Samhain is seen as the night when the dead come through the veil of the Otherworld and visit their living relatives and friends to join in ritual celebrations. This makes Samhain one of the most perfect times to communicate with spirits and honor the loved ones lost during this past year.

For some this holiday is a festival that is celebrated over a period of days. From 1 night, to 3 or even a full week of 7. Some even take 9 full days to recognize the Triple Goddess of Maiden, Mother and Crone to honor the transitions of the Wheel, Circle or Cycle of life. Continue reading

The Pagan Sabbats

Image from: Megan Granata

Image from: Megan Granata

What Are They?

Sabbat {Greek – Sabatu – to rest}
The Pagan holidays, called Sabbats, are seasonal celebrations representing birth, life, death and rebirth, the cycle of life itself. These celebrations are a means to attune the physical human mind, body and spirit with the flow of natures’ energy and the essence of the Divine Spirit in one’s life. For Pagans that can be a God, Goddess, or a collective Divine consciousness or spirit, such as the Great Spirit or to some The GreatSpirits, with an emphasis on the plural.

It is a bonding time, a time to recognize the aspects of the season within the self. “To become one with nature” is a common metaphor for the overall purpose and intent of these holidays. They are almost always reverent, link the individual to the Divine force in their life, and reconnect to the Divine Universal energy around us that we are all part of.

You might think of it this way;
I am not the Goddess, you are not the God. But You and I And All things seen and unseen make up the Divine force in the Multi-verse of existence. We are connected and intertwined together to create the whole of the Divine Spirit.

Most Pagans believe that by joining forces with the Divine in our lives, we bring harmony, balance and order to our physical existence. These are necessary aspects of life for positive change and to create an atmosphere for spiritual learning and growth that lead toward enlightenment. Living in harmony and balance creates a daily connection to the Divine within an individual. It’s a connection that’s persistent, instead of only occurring during meditation or ritual. Continue reading

History Of Lughnasadh

The Fire Festival Of The Summer Sun
By Springwolf, D.D., Ph.D.  🐾

Arctic Wolf Fire

“Arctic Wolf Fire”
© Tom-in-Silence

This is the first of the Pagan Harvest Festivals. This is a time where we celebrate the Sun God Lugh, honor the rain and thank the magikal folk of the Tuatha Dé Danann for their help in our own gardens. 

Celebrated on August 1st or 2nd in the Northern Hemisphere and on February 2nd in the Southern Hemisphere

Lughnasadh as a holiday, honors the Celtic hero Lugh also known as the Sun God along with the spirits of nature, such as the rain givers, and garden faeries. 

Tuatha Dé Danann (usually translated as “people/tribe of the goddess Danu“), also known by the earlier name Tuath Dé (“tribe of the gods”), are a race of supernaturally-gifted people in Irish mythology. They are said to be the offspring of the fallen angels. Often referred to magikal, mystical and very wise. Some even connect them to the beautiful faeries of the woodlands.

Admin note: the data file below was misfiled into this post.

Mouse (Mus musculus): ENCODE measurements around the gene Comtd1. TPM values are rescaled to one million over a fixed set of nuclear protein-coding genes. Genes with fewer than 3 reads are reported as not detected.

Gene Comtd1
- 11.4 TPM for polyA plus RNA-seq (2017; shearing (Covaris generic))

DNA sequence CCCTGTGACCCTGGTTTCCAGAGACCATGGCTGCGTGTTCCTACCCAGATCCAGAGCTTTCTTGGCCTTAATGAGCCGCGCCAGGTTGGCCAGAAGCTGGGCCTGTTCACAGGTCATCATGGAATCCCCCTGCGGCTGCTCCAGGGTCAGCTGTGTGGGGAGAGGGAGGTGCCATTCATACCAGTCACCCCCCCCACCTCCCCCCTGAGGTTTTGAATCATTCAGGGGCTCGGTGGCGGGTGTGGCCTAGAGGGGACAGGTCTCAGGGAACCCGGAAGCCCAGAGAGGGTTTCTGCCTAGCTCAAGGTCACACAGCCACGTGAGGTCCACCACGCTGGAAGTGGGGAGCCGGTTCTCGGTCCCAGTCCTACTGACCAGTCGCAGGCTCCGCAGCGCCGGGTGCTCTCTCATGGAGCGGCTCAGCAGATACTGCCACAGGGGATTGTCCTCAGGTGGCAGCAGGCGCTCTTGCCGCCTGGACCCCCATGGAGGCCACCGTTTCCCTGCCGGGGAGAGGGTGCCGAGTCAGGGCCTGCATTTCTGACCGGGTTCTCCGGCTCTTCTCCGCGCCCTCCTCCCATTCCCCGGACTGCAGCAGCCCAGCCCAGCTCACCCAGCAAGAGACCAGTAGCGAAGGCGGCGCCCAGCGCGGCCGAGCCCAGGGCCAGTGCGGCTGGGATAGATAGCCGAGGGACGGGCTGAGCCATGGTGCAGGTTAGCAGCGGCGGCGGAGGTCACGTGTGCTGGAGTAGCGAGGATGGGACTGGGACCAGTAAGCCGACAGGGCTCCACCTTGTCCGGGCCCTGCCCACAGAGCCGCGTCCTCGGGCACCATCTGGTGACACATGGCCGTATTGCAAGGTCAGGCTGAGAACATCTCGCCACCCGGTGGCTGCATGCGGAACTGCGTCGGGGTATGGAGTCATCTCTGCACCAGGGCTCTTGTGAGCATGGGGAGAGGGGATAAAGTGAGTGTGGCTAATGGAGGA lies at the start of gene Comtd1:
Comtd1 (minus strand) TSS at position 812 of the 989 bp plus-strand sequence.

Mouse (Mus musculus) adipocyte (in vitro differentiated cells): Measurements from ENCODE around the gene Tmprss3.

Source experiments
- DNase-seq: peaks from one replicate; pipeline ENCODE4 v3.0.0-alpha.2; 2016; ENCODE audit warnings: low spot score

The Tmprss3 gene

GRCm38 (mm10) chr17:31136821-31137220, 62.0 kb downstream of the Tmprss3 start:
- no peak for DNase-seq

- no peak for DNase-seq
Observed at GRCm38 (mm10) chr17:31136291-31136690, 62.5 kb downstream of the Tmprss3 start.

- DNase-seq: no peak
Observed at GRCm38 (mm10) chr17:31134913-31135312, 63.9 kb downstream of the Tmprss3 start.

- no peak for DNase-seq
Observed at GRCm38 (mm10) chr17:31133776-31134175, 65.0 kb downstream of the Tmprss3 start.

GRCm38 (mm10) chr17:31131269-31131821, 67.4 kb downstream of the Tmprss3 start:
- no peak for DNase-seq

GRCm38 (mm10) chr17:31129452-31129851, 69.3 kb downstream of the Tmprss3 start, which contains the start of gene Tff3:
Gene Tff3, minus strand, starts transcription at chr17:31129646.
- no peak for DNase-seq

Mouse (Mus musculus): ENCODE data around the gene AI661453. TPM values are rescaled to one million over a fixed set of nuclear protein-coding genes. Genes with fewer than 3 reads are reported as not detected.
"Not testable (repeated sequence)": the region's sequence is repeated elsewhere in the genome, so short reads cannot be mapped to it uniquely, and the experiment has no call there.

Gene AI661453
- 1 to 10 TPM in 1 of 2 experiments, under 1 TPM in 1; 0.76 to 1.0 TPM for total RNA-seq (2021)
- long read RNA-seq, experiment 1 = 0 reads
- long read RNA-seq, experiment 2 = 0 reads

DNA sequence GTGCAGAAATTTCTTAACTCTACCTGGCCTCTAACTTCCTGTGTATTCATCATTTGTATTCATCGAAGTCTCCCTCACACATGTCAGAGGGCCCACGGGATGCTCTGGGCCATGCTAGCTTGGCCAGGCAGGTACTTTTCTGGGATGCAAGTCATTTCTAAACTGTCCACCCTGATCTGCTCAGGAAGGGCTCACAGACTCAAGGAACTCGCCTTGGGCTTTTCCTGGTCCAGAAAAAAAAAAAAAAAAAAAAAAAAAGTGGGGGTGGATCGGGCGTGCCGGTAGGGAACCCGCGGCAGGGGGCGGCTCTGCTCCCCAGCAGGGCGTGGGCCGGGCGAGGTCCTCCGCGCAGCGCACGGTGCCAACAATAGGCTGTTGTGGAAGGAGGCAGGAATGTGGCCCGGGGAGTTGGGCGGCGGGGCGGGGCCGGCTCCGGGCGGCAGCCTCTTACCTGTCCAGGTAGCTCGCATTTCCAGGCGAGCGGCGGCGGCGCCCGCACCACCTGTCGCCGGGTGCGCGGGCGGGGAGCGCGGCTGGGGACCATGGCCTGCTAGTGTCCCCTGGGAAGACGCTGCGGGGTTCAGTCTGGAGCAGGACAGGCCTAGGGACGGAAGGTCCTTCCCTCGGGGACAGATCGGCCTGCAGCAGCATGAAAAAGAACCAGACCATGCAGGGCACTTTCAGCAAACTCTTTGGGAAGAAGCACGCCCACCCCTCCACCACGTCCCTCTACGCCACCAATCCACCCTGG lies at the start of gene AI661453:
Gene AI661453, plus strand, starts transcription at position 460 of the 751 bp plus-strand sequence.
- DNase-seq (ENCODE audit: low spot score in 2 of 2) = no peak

In legend, Lugh’s father is Cian of the Tuatha Dé Danann, and his mother is Ethniu, daughter of Balor, of the Fomorians. The Fomorians were a semi-divine sea-faring race from the north (in some legends they came from Northern Africa). They are often referred to as a race of Giants. They were a brutal race who invaded Ireland and rid the land of it’s first invaders, the Partholons, with a deadly plague. Continue reading

Celebrating the Summer Solstice

The Mid-Summer Festival
By Springwolf, D.D., Ph.D.  🐾

The Summer Solstice is a pre-Christian holiday and has been celebrated throughout Europe and many parts of the world for eons. The solstice itself has remained a special moment of the annual cycle of the year since Neolithic times.

In Anglo-Saxon form, the holiday is known as Litha. A Germanic word for June and meaning mid-summer. In Irish form Meitheam. (From Old Irish mithem (“midsummer, June”), from Proto-Celtic *medjo-samīno- (compare Welsh Mehefin)).

Today Solstice celebrations center around the astronomical timing of the summer solstice. But many pagans still hold to traditional lunar calendar celebrations holding the rite at sunset on June 20th, the 21st or June 24, the day of the solstice in Roman times.

Like most pagan holidays, the early Christian Church assimilated the holiday into their calendar and original Celtic celebrations slowly faded. The “new” holiday is associated with the nativity of John the Baptist, which is observed on, June 24. Knowing that pagans followed a lunar calendar and began their celebrations at sunset on the eve before the Gregorian calendar date, the early church established St John’s Eve on the evening of June 23. This is the eve of celebration before the Feast Day of St John the Baptist. Continue reading